MCALLEN, RGV – Cameron and Hidalgo counties are experiencing an increase in sales tax revenues, by at least seven percent.

Matt Ruszczak, executive director of Rio South Texas Economic Council (RSTEC), analyzes the sales tax revenue reports distributed by the Texas Comptroller’s Office. Based on the findings, he says the two largest counties for economic retail activity for the region both went up. Hidalgo County went up 8.7 percent and Cameron County went up 7.96 percent for the month of January.

As mentioned in a previous article by the Rio Grande Guardian, Ruszczak says one of the factors impacting performance of the retail climate is the peso exchange rate. In January 2017, the peso exchange rate fluctuated between 20.5 and 22. The higher the value of the peso, the less spending power visiting Mexican nationals have.

“That was the highest ratio that we saw for the peso to the dollar for a long, long time. For January 2018, that situation improved significantly,” Ruszczak said. “Our exchange rates fluctuated between 18.3 to 19.3 so that strengthened the peso. That had a positive impact on some of our guests who are coming across [the border] and doing their shopping here.”

Another factor affecting the retail climate is the price of oil, Ruszczak explained. The price of oil was much stronger in January 2018 compared to January 2017. In January 2017, the price per barrel for West Texas Intermediate ranged between 50.8 and 54. Those numbers increased for January 2018 with the price per barrel at 60.4 to 66.

Ruszczak says he believes both the peso exchange rate and the price of oil are factors that drive the numbers for sales tax revenues. Some of the sales tax revenue numbers for January 2018 in Hidalgo County include:

Edinburg — up 9.29 percent
McAllen — up 7.88 percent
Mercedes — up 10 percent
Mission — up 10.15 percent
Pharr — up 8.12 percent
Weslaco — up 7.87 percent

City and economic development leaders in Mercedes will be particularly pleased with their sales tax revenue figure, Ruszczak said, because for long periods last year the percentages were down by double digits.

Some of the sales tax revenue numbers for January 2018 in Cameron County include:

Brownsville — up 5.23 percent
Harlingen — up 11.46 percent
Port Isabel — up 2.06 percent
South Padre Island — up 17.28 percent
San Benito — up 10.19 percent

Ruszczak says the January 2018 sales tax results also account for the tail-end of the Christmas shopping season. The Christmas season, ranging from October 2017 through January 2018, resulted in a strong rebound compared to last year’s Christmas season. Cameron County was up 6.42 percent, Hidalgo County was up 3.22 percent and between the two counties the numbers were up by 4.24 percent.

Some of the sales tax revenue numbers for the Christmas season, October 2017 through January 2018, in Hidalgo County include:

Edinburg — up 2.09 percent
McAllen — up 3.9 percent
Mercedes — down 5.8 percent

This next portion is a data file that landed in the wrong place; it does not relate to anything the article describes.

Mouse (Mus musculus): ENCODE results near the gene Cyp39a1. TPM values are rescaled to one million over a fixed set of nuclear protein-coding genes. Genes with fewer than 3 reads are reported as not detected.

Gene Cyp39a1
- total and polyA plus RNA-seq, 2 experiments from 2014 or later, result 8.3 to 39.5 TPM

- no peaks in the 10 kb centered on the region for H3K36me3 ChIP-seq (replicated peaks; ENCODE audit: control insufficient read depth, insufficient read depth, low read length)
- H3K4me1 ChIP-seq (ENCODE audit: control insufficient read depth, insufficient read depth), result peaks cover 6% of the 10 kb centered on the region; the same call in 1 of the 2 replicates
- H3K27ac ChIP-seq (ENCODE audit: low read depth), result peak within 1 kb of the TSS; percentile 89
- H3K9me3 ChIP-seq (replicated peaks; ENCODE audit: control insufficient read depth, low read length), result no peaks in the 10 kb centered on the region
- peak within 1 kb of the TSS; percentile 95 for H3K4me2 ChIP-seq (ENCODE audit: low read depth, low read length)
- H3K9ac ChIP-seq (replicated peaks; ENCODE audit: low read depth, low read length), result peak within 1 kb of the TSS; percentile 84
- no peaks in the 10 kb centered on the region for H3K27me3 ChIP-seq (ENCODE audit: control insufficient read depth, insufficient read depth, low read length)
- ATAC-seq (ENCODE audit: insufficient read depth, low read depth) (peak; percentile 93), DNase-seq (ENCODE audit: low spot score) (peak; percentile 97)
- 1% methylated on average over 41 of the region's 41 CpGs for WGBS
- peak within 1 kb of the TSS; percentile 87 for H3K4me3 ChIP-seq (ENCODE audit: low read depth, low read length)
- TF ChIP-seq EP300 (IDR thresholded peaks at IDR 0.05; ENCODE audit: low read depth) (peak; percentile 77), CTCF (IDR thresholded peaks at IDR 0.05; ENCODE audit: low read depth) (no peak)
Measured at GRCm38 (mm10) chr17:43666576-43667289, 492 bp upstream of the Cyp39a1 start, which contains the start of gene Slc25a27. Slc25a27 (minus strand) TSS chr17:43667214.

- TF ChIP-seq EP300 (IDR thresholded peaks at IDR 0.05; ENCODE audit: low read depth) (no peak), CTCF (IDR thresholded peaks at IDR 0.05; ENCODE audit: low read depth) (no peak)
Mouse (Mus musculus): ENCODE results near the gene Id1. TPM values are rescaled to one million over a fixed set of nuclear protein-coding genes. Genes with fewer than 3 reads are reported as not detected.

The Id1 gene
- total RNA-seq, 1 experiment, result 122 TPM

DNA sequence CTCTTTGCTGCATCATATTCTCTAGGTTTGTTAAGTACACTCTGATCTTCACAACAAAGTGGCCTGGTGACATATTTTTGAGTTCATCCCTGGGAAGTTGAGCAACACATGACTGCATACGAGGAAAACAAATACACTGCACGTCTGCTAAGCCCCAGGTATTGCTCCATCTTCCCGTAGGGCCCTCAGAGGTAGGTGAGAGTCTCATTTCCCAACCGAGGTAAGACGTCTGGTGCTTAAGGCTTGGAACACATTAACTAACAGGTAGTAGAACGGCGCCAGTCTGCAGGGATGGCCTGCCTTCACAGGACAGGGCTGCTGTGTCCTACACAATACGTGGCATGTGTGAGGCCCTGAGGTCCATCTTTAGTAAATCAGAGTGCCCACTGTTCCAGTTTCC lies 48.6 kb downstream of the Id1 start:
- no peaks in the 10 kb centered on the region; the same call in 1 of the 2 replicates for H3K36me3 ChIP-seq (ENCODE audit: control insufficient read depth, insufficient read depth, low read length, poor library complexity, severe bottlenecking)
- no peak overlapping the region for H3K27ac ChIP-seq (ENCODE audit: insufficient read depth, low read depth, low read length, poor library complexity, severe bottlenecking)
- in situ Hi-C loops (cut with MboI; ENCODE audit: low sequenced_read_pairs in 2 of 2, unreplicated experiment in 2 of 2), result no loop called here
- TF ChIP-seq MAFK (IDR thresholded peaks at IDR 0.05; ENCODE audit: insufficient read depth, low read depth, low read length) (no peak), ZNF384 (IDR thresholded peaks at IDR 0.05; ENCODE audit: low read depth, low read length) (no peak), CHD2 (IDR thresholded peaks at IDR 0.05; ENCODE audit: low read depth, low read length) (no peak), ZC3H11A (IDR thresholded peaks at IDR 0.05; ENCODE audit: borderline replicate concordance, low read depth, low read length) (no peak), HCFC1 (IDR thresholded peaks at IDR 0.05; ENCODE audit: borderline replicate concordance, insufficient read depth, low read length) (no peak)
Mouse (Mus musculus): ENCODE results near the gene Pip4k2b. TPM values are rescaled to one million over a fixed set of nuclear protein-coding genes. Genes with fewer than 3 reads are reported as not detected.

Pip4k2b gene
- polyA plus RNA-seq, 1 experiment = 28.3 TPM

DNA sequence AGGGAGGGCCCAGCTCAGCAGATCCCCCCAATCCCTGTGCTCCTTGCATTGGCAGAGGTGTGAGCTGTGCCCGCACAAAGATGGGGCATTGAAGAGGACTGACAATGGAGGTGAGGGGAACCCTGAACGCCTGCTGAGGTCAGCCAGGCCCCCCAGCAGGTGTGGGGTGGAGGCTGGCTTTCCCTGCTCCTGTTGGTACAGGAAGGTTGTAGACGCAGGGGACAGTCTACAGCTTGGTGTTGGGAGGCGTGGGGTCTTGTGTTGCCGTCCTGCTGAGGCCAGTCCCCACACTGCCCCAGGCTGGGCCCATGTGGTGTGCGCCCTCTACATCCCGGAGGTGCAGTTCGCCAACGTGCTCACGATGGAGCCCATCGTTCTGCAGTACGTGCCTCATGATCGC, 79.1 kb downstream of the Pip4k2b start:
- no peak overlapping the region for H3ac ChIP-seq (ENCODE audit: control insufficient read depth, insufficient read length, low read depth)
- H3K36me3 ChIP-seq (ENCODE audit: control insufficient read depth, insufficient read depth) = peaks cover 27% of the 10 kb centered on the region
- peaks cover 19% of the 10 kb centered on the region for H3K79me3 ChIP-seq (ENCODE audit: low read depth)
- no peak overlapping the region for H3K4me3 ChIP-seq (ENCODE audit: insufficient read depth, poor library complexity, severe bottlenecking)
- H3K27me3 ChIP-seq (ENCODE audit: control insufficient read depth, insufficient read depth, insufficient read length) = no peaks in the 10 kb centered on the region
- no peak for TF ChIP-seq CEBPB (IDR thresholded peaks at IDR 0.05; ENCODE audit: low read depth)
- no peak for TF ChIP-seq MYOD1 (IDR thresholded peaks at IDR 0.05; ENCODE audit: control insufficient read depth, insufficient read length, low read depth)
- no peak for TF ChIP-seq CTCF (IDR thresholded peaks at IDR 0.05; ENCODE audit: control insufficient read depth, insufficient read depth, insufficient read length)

Mission — down 1.09 percent
Pharr — up 7.49 percent
Weslaco — up 2.31 percent

Some of the sales tax revenue numbers for the Christmas season, October 2017 through January 2018, in Cameron County include:

Brownsville — up 4.61 percent
Harlingen — up 10.04 percent
Port Isabel — up 1.42 percent
South Padre Island — up 4.74 percent
San Benito — up 2.88 percent

Further analysis of sales tax numbers includes the time frame between the end of 2016 and the beginning of 2017. During this period, Ruszczak said numbers across the region dipped due to factors such as the peso exchange rate and uncertainty related to the election. However, there were several communities across the region that maintained its sales tax and in time the peso exchange rate started to get stronger.

“The communities that performed very well during this time frame were communities that primarily depended on local consumers for growth. They performed well despite the challenging times and as the year progressed, towards the earlier part or middle of 2017, we saw everybody pick up as the local market continued strong,” Ruszczak said. “The visiting shoppers, our Mexican national friends, started coming over as the peso grew stronger. This began improving their buying power.

Ruszczak said there were “really positive trends” moving into mid-2017 and late 2017. With the January 2018 numbers being just as strong, this gives the region hope that the positive trend will continue moving forward.

“Obviously we cannot predict the future, but it gives us hope that the positive wave has now been sustained for over half a year. And we’re hoping that this positive trend will continue moving forward,” Ruszczak said.

“There are obviously many factors in the coming months that will impact our economic scenario in our region, on a national scale and on a continental scale, but at this point and time, the foundations look strong.

“The exchange rates are stabilizing between the two currencies (dollar and peso) and the prices of commodities like oil are also looking quite strong. The fundamentals of the economy seem to be in the right place so the outlook into the future right now is positive.”

Editor’s Note: The main image accompanying the above story shows the Rio Grande Valley Premium Outlets in Mercedes, Texas.